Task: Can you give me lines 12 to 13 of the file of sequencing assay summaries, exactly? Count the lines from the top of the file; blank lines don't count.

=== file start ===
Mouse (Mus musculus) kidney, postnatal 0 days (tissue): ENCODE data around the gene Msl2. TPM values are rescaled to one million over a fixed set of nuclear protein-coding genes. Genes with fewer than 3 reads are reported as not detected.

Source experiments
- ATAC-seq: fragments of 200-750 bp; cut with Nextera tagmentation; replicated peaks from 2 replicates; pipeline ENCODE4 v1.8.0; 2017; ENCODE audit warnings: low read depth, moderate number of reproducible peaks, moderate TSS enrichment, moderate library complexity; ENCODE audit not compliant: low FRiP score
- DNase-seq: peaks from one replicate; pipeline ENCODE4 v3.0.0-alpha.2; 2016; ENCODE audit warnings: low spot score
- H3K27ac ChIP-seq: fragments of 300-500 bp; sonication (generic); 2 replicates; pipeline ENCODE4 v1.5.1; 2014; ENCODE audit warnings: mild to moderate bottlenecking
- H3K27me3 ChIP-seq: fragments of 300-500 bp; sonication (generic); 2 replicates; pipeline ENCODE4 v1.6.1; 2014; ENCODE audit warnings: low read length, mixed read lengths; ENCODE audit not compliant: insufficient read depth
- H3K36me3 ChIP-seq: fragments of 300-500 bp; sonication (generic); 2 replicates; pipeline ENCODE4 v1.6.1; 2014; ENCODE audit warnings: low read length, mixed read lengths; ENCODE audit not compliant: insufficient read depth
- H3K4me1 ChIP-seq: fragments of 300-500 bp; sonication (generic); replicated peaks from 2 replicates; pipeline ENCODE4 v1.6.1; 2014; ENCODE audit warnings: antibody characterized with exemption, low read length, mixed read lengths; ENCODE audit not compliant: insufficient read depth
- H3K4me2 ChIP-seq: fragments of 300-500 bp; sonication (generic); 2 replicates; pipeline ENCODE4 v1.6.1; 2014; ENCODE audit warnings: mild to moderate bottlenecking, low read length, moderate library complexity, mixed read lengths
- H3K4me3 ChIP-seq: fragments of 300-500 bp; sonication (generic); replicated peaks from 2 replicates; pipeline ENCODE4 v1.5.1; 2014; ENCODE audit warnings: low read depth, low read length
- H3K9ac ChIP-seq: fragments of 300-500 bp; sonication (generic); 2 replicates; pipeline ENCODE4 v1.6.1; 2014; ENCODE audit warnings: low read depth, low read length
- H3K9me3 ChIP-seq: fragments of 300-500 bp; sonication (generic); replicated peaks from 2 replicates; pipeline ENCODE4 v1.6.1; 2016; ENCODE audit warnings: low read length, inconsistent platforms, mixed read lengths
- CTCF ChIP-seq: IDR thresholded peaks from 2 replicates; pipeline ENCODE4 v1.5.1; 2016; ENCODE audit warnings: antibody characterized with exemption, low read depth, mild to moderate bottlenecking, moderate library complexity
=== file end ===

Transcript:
- H3K9me3 ChIP-seq: fragments of 300-500 bp; sonication (generic); replicated peaks from 2 replicates; pipeline ENCODE4 v1.6.1; 2016; ENCODE audit warnings: low read length, inconsistent platforms, mixed read lengths
- CTCF ChIP-seq: IDR thresholded peaks from 2 replicates; pipeline ENCODE4 v1.5.1; 2016; ENCODE audit warnings: antibody characterized with exemption, low read depth, mild to moderate bottlenecking, moderate library complexity